Golf center dedication

The golf center was named in honor of Joey Castrodale, who died in 2016 before entering his eighth-grade year at St. Paul in Westerville.

As a seventh-grader, Joey played on the middle-school team that won the diocesan golf tournament.

His father, Mike Castrodale, was overwhelmed by the facility during the ribbon-cutting and blessing ceremonies Dec. 15.

"I was blown away when I saw it, and seeing (the plaque with) Joey's silhouette up there on the wall meant so much," said Mike Castrodale, whose son, Tony, is a 2017 graduate of St. Charles. "The facility is top notch. It's amazing."

Dave Zahala knew the Castrodale family through his son Jason's relationship with Joey.

"What's kind of special for me is that my son was best friends with Joey, who also would have been a sophomore right now," Dave Zahala said. "Joey would have been right there with these boys in terms of score and performance. That's his image on the wall, so it's like he's there with his buddies. He was a key part of that group."

Unk said St. Paul has been a big part of the St. Charles golf program, a central Ohio power that won Division I state titles in 2009 and 2010.

"Joey went to St. Paul, and we have like eight or nine kids from St. Paul currently on the team," Unk said. "I gave Joey a few lessons when he was young. He was a great kid from a great family."

Reaping the benefits

The equipment would have no purpose if the players didn't reap rewards from the facility.

Sophomore Evan Yakubov already has seen positives.

"I was so impressed when I saw it," he said. "I heard how hard everyone was working on it, but when I walked in there, I was blown away. It's awesome in here.

"A big part of it is just being able to practice during the winter. In past years, you would take some time off and you'd be a little rusty. Now you can keep going and keep getting better throughout the year."

Dave Zahala said his son's game already is ahead of where it was last season.

"Jason has gotten more practice in since the end of golf season than he did in all of the offseason last year," he said. "From the end (of golf season) until the weather breaks in March, you usually don't get a lot done. We'll see the difference in March."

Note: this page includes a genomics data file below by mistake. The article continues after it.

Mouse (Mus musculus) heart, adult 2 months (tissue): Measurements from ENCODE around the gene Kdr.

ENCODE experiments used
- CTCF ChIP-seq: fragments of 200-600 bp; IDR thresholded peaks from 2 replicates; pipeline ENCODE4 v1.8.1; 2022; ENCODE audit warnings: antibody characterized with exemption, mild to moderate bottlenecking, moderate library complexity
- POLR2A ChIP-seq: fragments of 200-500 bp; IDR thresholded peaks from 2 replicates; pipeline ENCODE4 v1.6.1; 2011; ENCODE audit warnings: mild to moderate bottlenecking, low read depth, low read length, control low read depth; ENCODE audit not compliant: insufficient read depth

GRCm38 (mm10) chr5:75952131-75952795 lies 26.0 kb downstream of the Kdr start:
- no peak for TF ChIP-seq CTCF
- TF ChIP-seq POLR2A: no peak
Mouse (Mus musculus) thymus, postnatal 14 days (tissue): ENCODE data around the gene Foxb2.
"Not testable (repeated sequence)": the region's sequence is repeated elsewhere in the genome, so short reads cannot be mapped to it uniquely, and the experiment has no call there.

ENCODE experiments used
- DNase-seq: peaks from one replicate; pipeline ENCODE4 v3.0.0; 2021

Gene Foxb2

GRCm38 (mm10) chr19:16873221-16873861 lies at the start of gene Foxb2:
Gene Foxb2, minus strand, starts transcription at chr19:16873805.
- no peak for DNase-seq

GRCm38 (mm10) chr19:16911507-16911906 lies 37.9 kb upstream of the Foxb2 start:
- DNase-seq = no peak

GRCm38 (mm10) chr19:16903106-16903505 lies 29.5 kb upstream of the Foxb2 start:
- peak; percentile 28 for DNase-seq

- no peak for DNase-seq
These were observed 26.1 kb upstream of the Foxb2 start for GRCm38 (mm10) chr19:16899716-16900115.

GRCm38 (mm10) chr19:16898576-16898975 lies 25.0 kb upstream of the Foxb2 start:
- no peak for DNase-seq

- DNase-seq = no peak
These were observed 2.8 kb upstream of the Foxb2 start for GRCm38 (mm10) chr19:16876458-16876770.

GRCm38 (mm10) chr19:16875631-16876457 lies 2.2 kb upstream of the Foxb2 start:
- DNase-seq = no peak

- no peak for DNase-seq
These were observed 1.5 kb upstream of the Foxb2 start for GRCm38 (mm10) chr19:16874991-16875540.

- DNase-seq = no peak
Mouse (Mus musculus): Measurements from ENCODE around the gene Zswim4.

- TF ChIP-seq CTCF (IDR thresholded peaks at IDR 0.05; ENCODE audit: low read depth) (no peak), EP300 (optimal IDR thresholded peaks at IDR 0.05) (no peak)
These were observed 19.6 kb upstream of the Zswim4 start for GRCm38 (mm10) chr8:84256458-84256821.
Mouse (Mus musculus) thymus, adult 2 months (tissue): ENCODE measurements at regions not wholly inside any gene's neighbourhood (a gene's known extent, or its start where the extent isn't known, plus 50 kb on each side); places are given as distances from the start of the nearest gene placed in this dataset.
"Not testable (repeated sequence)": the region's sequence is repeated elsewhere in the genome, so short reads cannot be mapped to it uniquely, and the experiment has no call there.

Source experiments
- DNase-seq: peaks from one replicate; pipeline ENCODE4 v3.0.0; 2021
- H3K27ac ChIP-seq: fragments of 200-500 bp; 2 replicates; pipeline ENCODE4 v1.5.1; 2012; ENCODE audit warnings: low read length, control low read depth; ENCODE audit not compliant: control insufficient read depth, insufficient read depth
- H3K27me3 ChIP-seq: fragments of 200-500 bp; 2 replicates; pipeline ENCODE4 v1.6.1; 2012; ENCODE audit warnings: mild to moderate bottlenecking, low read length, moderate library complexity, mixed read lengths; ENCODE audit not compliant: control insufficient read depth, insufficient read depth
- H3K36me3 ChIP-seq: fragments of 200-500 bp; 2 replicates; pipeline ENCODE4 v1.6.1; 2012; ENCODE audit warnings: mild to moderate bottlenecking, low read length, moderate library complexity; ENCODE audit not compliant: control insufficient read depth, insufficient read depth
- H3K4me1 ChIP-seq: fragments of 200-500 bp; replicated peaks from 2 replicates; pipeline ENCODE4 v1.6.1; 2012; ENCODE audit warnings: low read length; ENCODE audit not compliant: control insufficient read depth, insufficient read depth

Jason wholeheartedly agreed.

"It helps massively," he said. "There are not any courses open, so you just have to hit balls indoors. This is indoors, but the TrackMan helps you so much.

"The tracking gives us all of the numbers we need. If something's off with your swing, you can see the club path might be off or you could be hitting too deep or too shallow. It gives you all of the information you can use to make your swing better."

Castrodale, who was the primary donor for the project, is happy that he could help fund the futures of his son's golfing buddies.

"In Ohio, we don't get the same opportunities that some of the southern schools get," said Castrodale, who is president of Franklin Computer Services Group and an assistant coach with the Cardinals. "It will be a launch pad that through November, December, January, February and March, we can have the kids work out here instead of in all of the muck that we have after the snow and all that."

Other coaches asked during the building process if they could pay to use the facility, but Unk said there is "nothing in the works right now for that." However, he said there might be opportunities for alumni or other guests to use it in the future.

While the technology should help Unk's golfers fine-tune their skills, he thinks the best part of the facility might end up being the camaraderie built between teammates.

"One of the challenges is getting everyone together and on the same page," he said. "Being together as a team is a big thing for us. We draw kids from all over the area, whereas other schools are in their own district and practice at their own club. We don't have a home course, so to be able to come here is a big thing for us. We didn't have a place we call home to practice until now."